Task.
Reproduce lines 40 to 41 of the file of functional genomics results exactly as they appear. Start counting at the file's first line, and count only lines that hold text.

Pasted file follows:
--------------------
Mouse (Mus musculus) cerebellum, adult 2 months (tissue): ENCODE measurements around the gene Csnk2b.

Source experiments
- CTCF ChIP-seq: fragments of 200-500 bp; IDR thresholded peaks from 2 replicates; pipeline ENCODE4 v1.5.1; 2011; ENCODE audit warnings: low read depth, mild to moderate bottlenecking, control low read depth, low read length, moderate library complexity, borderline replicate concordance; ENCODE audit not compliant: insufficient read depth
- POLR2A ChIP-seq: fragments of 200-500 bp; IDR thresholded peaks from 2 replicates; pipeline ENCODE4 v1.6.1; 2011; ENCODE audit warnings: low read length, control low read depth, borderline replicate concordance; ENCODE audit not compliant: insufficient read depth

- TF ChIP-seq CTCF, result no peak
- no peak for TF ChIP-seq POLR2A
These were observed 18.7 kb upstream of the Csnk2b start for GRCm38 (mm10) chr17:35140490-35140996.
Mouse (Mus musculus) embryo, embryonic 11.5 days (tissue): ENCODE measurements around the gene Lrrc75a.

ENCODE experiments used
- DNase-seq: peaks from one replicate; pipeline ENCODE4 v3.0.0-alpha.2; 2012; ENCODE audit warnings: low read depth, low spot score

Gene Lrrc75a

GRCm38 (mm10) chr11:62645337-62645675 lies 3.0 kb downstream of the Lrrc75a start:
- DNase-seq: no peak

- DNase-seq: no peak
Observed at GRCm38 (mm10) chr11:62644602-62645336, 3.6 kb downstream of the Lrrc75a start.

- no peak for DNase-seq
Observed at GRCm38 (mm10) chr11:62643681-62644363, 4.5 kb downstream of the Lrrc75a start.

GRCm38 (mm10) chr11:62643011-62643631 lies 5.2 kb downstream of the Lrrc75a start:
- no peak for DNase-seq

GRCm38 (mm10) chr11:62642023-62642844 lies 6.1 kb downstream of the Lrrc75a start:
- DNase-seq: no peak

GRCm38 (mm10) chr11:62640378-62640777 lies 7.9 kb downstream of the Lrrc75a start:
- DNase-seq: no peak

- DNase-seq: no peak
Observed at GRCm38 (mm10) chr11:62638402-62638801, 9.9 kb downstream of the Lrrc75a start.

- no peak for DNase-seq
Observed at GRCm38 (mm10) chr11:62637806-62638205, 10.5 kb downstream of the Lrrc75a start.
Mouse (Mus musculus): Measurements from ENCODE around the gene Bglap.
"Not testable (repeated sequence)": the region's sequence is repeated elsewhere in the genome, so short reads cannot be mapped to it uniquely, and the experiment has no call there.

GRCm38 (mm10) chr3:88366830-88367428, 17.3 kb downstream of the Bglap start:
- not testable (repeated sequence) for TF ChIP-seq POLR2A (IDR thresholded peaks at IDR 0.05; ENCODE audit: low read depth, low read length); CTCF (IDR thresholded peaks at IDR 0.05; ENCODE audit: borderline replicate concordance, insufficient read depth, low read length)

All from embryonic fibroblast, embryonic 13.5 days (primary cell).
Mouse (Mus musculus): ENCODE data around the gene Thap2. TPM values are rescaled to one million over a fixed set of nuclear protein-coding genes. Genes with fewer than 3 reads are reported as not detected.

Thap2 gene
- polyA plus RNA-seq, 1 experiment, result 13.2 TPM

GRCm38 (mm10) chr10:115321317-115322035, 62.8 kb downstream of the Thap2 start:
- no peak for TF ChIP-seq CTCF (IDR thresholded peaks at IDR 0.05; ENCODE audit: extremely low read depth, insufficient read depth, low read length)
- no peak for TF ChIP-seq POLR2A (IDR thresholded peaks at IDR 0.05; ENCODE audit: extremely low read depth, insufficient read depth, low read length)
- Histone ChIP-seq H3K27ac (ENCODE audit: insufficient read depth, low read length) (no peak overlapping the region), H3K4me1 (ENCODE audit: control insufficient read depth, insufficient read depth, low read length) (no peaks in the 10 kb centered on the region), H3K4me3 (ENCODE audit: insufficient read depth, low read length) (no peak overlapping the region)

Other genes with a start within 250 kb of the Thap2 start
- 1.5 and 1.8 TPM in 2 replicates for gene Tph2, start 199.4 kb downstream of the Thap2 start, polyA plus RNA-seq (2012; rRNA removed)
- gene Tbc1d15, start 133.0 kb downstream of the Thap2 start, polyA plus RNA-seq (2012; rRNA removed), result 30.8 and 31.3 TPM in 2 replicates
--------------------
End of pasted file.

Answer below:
Other genes with a start within 250 kb of the Thap2 start
- 1.5 and 1.8 TPM in 2 replicates for gene Tph2, start 199.4 kb downstream of the Thap2 start, polyA plus RNA-seq (2012; rRNA removed)